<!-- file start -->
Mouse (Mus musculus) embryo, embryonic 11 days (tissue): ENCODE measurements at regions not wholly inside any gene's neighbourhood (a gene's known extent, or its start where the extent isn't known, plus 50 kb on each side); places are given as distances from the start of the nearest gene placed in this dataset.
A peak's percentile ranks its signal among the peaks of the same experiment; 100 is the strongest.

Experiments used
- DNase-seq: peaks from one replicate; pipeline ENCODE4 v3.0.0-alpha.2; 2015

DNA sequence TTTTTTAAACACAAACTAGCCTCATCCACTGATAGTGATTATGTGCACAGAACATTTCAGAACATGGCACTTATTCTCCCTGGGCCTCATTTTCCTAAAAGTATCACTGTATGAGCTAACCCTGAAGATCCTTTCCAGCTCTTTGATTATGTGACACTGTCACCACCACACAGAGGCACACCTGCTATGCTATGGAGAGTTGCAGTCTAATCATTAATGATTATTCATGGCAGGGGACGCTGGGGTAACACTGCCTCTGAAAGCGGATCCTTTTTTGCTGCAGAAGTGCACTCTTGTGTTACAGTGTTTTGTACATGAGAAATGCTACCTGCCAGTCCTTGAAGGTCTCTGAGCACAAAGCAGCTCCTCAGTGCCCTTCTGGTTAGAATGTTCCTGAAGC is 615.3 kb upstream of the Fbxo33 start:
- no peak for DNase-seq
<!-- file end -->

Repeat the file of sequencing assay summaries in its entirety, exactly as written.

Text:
Mouse (Mus musculus) embryo, embryonic 11 days (tissue): ENCODE measurements at regions not wholly inside any gene's neighbourhood (a gene's known extent, or its start where the extent isn't known, plus 50 kb on each side); places are given as distances from the start of the nearest gene placed in this dataset.
A peak's percentile ranks its signal among the peaks of the same experiment; 100 is the strongest.

Experiments used
- DNase-seq: peaks from one replicate; pipeline ENCODE4 v3.0.0-alpha.2; 2015

DNA sequence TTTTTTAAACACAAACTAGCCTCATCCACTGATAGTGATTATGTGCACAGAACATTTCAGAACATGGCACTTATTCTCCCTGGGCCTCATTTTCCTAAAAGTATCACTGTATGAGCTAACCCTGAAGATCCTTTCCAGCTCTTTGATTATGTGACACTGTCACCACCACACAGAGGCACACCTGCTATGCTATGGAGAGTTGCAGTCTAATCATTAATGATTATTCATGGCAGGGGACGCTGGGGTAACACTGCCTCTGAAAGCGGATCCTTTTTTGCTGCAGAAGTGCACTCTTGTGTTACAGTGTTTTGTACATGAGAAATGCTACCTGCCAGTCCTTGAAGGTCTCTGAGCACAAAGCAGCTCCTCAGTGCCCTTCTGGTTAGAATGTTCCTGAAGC is 615.3 kb upstream of the Fbxo33 start:
- no peak for DNase-seq